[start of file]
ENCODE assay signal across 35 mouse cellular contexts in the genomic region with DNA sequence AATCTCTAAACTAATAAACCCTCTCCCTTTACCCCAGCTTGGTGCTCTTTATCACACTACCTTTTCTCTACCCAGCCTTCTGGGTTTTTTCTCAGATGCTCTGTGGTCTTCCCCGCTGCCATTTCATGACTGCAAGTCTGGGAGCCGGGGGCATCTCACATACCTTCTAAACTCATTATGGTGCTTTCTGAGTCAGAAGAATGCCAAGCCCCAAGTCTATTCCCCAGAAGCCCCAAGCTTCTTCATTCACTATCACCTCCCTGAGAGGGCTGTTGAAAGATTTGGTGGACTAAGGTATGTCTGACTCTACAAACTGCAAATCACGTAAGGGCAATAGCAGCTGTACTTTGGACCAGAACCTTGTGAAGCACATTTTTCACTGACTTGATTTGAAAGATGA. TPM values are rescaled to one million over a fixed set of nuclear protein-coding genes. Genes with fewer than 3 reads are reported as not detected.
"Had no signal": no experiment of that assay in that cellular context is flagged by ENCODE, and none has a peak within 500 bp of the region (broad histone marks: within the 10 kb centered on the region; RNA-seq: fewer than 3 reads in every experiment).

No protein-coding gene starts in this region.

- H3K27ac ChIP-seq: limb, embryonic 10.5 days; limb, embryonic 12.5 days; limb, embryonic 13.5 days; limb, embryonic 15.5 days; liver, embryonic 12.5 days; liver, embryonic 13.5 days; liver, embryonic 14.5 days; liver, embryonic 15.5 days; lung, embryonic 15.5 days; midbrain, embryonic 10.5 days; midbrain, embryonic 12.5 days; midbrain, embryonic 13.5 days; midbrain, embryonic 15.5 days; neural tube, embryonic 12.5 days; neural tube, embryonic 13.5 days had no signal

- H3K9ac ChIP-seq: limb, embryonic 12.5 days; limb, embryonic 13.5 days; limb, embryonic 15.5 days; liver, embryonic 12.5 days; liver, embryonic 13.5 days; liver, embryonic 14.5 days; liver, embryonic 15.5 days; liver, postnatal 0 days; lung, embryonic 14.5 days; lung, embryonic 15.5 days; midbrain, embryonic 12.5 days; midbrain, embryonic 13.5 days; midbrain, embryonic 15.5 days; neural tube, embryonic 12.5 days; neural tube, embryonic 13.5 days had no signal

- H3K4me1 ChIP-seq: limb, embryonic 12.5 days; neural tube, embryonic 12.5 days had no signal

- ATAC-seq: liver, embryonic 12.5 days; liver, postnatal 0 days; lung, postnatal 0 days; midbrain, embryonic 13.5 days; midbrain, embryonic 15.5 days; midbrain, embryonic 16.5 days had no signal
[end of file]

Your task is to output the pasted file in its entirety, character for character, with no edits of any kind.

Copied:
ENCODE assay signal across 35 mouse cellular contexts in the genomic region with DNA sequence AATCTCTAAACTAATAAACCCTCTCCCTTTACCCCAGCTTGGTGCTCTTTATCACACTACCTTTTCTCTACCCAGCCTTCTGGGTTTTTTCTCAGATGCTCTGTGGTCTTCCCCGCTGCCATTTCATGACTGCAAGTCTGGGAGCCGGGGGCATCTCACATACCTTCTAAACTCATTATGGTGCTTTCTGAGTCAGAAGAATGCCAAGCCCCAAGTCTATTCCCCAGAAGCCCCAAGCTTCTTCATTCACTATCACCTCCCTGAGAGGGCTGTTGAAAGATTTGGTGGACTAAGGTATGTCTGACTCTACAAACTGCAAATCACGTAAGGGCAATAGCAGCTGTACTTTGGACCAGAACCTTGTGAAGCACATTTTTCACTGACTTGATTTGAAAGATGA. TPM values are rescaled to one million over a fixed set of nuclear protein-coding genes. Genes with fewer than 3 reads are reported as not detected.
"Had no signal": no experiment of that assay in that cellular context is flagged by ENCODE, and none has a peak within 500 bp of the region (broad histone marks: within the 10 kb centered on the region; RNA-seq: fewer than 3 reads in every experiment).

No protein-coding gene starts in this region.

- H3K27ac ChIP-seq: limb, embryonic 10.5 days; limb, embryonic 12.5 days; limb, embryonic 13.5 days; limb, embryonic 15.5 days; liver, embryonic 12.5 days; liver, embryonic 13.5 days; liver, embryonic 14.5 days; liver, embryonic 15.5 days; lung, embryonic 15.5 days; midbrain, embryonic 10.5 days; midbrain, embryonic 12.5 days; midbrain, embryonic 13.5 days; midbrain, embryonic 15.5 days; neural tube, embryonic 12.5 days; neural tube, embryonic 13.5 days had no signal

- H3K9ac ChIP-seq: limb, embryonic 12.5 days; limb, embryonic 13.5 days; limb, embryonic 15.5 days; liver, embryonic 12.5 days; liver, embryonic 13.5 days; liver, embryonic 14.5 days; liver, embryonic 15.5 days; liver, postnatal 0 days; lung, embryonic 14.5 days; lung, embryonic 15.5 days; midbrain, embryonic 12.5 days; midbrain, embryonic 13.5 days; midbrain, embryonic 15.5 days; neural tube, embryonic 12.5 days; neural tube, embryonic 13.5 days had no signal

- H3K4me1 ChIP-seq: limb, embryonic 12.5 days; neural tube, embryonic 12.5 days had no signal

- ATAC-seq: liver, embryonic 12.5 days; liver, postnatal 0 days; lung, postnatal 0 days; midbrain, embryonic 13.5 days; midbrain, embryonic 15.5 days; midbrain, embryonic 16.5 days had no signal